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Education news and notes from Tampa Bay and Florida

Gov. Scott: 'Great educators are priceless'



full.jpegHere is the education portion of Florida Gov. Rick Scott's State of the State address tonight, as prepared for delivery:

We also need to focus on our incredible opportunity to improve our K-through-12 education system. We now have real innovators offering a 21st century approach to education. And many of those new approaches offer better outcomes without increasing costs.

With so many Floridians out of work, and the exhaustion of one-time federal handouts, Florida educators will face challenges in managing limited resources. But our commitment to positive change must not waiver.

Let's begin by agreeing on a few basic principles.

First, that individual student learning must be the touchstone for all our decisions. Practices that improve student learning must be adopted. Practices that impair student learning must be abolished.

Second, I think we can all also agree that the single most important factor in student learning is the quality of teaching. Florida has to recruit, train, support and promote great teachers, great school principals and great school superintendents.

Great educators are priceless. Every one of us has a teacher in our past who made a lifelong difference in our lives. Educators, like other professionals, should be rewarded based on the effectiveness of their work, not the length of their professional life. That's why Florida needs to pay the best educators more and end the practice of guaranteeing educators a job for life regardless of their performance.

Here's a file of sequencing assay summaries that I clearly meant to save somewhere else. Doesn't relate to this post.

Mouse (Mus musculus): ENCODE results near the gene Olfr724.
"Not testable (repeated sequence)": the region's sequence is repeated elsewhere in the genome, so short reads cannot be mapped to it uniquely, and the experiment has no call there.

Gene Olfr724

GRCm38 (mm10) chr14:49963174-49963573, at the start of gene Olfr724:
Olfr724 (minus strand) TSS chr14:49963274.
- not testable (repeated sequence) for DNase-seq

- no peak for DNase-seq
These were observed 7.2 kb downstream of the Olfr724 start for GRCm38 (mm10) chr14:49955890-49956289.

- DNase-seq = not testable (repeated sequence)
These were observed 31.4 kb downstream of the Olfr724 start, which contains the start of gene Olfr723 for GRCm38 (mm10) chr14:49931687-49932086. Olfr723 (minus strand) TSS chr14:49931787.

The third principle worth remembering is that we all improve through competition. Think of how exciting it will be when schools are recruiting our children, when every school in the state focuses on continual improvement in order to outperform every other school in attracting students. We need to expand the eligibility for opportunity scholarships to harness the power of engaged parents.

And I am calling for an increase in the number of charter schools – which are public schools that are allowed to work independently of their school board and can innovate in ways that encourage all schools to improve.

With us here today is the principal of a very successful charter school – Sonia Mitchell of Florida International Academy. This charter school moved from an "F" school to an "A" school. Ms. Mitchell attributes their success to the passion of great educators and weekly measurements of student outcomes.

And finally, we can all agree that measuring results is a key aspect of education. We must test our students, and we must evaluate our educators. Those measurements need to be fair and thoughtful, and they need to have rewards and consequences.

We must also analyze how much education money is spent in the classroom versus the amount spent on administration or capital outlays.

With these principles in mind, Florida can become the most innovative and effective place in the country to educate the workforce of the future.

[Last modified: Wednesday, March 9, 2011 6:19am]


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